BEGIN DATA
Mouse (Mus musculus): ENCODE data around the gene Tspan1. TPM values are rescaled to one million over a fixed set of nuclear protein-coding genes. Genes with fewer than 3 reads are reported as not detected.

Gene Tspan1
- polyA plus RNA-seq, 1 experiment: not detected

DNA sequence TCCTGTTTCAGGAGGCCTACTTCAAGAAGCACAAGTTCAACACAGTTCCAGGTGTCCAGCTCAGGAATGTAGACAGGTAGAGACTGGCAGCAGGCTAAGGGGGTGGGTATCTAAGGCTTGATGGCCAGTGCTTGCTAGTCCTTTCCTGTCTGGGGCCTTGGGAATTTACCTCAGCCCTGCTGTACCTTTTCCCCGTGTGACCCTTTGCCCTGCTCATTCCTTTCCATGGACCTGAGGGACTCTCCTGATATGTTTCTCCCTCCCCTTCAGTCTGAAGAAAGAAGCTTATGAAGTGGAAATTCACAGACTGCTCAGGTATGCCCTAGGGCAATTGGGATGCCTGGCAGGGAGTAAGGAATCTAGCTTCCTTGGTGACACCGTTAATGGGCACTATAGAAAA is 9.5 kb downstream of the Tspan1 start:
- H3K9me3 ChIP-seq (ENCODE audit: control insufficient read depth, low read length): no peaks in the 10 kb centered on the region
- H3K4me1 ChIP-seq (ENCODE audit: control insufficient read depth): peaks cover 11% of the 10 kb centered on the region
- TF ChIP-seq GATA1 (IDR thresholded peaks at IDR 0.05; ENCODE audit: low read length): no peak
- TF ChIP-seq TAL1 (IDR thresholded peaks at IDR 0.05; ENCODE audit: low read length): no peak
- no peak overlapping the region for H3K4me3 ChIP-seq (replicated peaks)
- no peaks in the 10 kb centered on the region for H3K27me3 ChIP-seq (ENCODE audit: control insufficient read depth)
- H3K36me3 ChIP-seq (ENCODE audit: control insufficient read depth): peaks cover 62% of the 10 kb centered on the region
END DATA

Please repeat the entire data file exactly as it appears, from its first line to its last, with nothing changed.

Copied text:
Mouse (Mus musculus): ENCODE data around the gene Tspan1. TPM values are rescaled to one million over a fixed set of nuclear protein-coding genes. Genes with fewer than 3 reads are reported as not detected.

Gene Tspan1
- polyA plus RNA-seq, 1 experiment: not detected

DNA sequence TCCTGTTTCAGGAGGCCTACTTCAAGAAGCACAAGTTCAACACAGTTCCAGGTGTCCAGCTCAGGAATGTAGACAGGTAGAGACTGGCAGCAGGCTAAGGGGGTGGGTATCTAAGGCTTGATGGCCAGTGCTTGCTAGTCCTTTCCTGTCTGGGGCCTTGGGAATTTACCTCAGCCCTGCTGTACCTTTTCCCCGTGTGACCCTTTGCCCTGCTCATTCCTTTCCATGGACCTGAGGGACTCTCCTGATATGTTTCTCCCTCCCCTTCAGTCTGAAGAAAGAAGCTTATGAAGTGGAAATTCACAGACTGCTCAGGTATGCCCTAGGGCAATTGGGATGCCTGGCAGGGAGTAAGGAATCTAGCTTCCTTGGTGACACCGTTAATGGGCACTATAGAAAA is 9.5 kb downstream of the Tspan1 start:
- H3K9me3 ChIP-seq (ENCODE audit: control insufficient read depth, low read length): no peaks in the 10 kb centered on the region
- H3K4me1 ChIP-seq (ENCODE audit: control insufficient read depth): peaks cover 11% of the 10 kb centered on the region
- TF ChIP-seq GATA1 (IDR thresholded peaks at IDR 0.05; ENCODE audit: low read length): no peak
- TF ChIP-seq TAL1 (IDR thresholded peaks at IDR 0.05; ENCODE audit: low read length): no peak
- no peak overlapping the region for H3K4me3 ChIP-seq (replicated peaks)
- no peaks in the 10 kb centered on the region for H3K27me3 ChIP-seq (ENCODE audit: control insufficient read depth)
- H3K36me3 ChIP-seq (ENCODE audit: control insufficient read depth): peaks cover 62% of the 10 kb centered on the region